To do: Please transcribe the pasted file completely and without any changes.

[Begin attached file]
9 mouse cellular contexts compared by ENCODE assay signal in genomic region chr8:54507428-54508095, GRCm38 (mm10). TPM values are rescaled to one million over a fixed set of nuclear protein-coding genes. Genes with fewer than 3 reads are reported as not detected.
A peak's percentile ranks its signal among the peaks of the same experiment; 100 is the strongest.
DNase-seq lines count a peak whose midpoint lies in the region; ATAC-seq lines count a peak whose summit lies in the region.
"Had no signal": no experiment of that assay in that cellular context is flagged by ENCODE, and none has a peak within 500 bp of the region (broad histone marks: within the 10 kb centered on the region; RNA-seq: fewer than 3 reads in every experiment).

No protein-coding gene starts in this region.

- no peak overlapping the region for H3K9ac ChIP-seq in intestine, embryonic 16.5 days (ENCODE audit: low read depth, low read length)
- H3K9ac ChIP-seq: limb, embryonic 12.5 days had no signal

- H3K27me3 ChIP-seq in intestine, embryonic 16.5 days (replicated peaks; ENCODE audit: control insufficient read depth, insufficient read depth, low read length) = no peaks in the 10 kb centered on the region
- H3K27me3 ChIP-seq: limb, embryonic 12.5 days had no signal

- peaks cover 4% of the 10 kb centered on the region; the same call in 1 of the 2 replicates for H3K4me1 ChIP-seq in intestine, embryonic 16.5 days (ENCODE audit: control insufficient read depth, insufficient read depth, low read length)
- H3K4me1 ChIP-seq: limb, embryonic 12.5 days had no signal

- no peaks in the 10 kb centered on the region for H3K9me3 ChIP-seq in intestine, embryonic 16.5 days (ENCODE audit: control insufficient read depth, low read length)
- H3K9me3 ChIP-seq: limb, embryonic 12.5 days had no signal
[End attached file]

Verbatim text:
9 mouse cellular contexts compared by ENCODE assay signal in genomic region chr8:54507428-54508095, GRCm38 (mm10). TPM values are rescaled to one million over a fixed set of nuclear protein-coding genes. Genes with fewer than 3 reads are reported as not detected.
A peak's percentile ranks its signal among the peaks of the same experiment; 100 is the strongest.
DNase-seq lines count a peak whose midpoint lies in the region; ATAC-seq lines count a peak whose summit lies in the region.
"Had no signal": no experiment of that assay in that cellular context is flagged by ENCODE, and none has a peak within 500 bp of the region (broad histone marks: within the 10 kb centered on the region; RNA-seq: fewer than 3 reads in every experiment).

No protein-coding gene starts in this region.

- no peak overlapping the region for H3K9ac ChIP-seq in intestine, embryonic 16.5 days (ENCODE audit: low read depth, low read length)
- H3K9ac ChIP-seq: limb, embryonic 12.5 days had no signal

- H3K27me3 ChIP-seq in intestine, embryonic 16.5 days (replicated peaks; ENCODE audit: control insufficient read depth, insufficient read depth, low read length) = no peaks in the 10 kb centered on the region
- H3K27me3 ChIP-seq: limb, embryonic 12.5 days had no signal

- peaks cover 4% of the 10 kb centered on the region; the same call in 1 of the 2 replicates for H3K4me1 ChIP-seq in intestine, embryonic 16.5 days (ENCODE audit: control insufficient read depth, insufficient read depth, low read length)
- H3K4me1 ChIP-seq: limb, embryonic 12.5 days had no signal

- no peaks in the 10 kb centered on the region for H3K9me3 ChIP-seq in intestine, embryonic 16.5 days (ENCODE audit: control insufficient read depth, low read length)
- H3K9me3 ChIP-seq: limb, embryonic 12.5 days had no signal